Category Archives: Dijon to the Loire

Events that happened as we went from Dijon to the Loire River

Getting to St Magnance

After stopping overnight at Pouilly-en-Auxios, we continued northwards along the same canal that we had followed the day before.

The weather was balmy, there was not a breath of wind and the scenery nothing short of spectacular. All along the waterway, buildings and bushland were mirrored in absolute perfection, disturbed only when a boat quietly moved past.

Canal harbour

Mirror image reflections

There were a number of people using the canal trail, but nowhere near as many as the day before. We were quite surprised at the popularity of the route for joggers, cyclists, walkers and serious hikers. Everyone was very friendly and cheery greetings were exchanged with each meeting.

I was intrigued by the lock-keeper’s cottages – small houses located at each lock, now mostly owned by people who worked elsewhere, not on the canal. Most were impeccably cared for and the gardens were just lovely. I was determined to get a photo of at least one of these beautiful buildings as we rode by, but this was not as easy as I had hoped. There was inevitably something in the way, or the setting was just not quite right.  But finally, I was lucky enough to find one that had a perfect reflection in the water and was just what I had been looking for.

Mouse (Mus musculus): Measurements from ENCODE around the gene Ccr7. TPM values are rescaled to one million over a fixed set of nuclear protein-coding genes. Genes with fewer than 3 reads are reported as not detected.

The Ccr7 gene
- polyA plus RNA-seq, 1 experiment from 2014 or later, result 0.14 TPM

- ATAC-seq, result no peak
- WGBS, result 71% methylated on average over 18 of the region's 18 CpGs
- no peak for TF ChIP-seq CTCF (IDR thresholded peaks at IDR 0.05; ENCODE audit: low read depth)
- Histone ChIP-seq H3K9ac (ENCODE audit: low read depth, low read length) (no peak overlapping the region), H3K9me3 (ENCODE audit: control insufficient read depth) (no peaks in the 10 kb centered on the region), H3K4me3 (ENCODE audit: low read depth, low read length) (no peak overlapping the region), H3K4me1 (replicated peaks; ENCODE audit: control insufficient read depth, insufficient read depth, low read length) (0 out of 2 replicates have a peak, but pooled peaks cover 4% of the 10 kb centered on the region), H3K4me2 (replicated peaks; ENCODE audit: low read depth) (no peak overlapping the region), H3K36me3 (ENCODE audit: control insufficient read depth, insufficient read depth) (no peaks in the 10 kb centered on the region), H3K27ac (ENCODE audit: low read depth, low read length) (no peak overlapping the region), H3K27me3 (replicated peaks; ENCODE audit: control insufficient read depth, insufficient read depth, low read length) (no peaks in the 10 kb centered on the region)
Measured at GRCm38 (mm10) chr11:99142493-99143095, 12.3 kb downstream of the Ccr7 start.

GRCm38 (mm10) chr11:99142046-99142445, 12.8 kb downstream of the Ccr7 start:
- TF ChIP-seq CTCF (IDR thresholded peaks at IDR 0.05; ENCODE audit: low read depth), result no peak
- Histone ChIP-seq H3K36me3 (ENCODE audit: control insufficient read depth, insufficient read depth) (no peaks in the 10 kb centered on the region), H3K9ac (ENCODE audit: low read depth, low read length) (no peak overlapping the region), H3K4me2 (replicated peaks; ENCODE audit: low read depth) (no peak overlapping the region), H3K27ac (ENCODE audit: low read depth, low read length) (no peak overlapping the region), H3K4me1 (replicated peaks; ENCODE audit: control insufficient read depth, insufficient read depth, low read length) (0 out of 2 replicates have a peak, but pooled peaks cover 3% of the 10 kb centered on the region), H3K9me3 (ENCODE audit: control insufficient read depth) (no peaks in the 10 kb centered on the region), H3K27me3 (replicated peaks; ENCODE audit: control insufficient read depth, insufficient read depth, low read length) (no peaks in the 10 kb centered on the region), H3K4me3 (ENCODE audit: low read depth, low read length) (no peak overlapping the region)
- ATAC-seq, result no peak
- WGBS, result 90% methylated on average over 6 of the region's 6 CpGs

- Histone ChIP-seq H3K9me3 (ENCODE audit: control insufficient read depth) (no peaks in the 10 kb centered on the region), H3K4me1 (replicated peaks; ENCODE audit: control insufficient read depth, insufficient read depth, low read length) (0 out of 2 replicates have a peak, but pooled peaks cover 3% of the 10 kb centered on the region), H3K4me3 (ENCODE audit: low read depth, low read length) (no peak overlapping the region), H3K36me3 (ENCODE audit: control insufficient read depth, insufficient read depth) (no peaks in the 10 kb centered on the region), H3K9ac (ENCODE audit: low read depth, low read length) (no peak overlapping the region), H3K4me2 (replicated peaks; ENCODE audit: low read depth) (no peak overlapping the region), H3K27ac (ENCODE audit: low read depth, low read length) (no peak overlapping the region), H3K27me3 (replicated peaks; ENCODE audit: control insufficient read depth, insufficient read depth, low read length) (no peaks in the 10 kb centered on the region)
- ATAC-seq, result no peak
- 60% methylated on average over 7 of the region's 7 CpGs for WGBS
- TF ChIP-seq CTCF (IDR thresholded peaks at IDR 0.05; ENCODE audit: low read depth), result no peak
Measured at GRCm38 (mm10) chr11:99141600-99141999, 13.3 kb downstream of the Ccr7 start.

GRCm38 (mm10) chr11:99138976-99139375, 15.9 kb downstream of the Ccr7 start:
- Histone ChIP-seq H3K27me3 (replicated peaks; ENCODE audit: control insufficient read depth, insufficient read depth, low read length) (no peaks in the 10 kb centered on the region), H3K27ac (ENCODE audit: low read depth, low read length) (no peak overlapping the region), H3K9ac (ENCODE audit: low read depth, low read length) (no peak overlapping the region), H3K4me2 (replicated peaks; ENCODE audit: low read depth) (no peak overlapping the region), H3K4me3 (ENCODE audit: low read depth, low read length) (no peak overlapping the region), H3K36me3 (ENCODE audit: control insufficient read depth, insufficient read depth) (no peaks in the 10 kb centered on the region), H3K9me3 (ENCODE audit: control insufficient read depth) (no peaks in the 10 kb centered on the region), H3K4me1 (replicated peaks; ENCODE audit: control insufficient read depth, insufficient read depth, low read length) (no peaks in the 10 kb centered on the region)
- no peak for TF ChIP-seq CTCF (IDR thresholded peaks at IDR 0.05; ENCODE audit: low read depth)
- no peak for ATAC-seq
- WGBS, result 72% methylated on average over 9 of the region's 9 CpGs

Lock-keeper’s cottage

We left the canal trail at Villeneuve and rode on the roads to Semur-en-Auxios, where we stopped for lunch. The magnificent weather suddenly changed in the afternoon and became grey, chilly and overcast. It also coincided with a change in topography, as we exchanged easy, relatively flat riding with some rather more challenging hills.

Our choice of route had been largely non-negotiable, as we were headed west for our next stop in St Magnance. Whereas this is an easy place to get to in a motor vehicle, bikes are illegal on the very busy highways in France so those routes were out. The alternative was a legal, but very busy main road, which did not sound very attractive or enjoyable. So the hilly route was the way to go. But the extra effort kept us warm and we were very delighted at the way the trail bikes dealt easily with the uphills (the downs were also no problem :-)).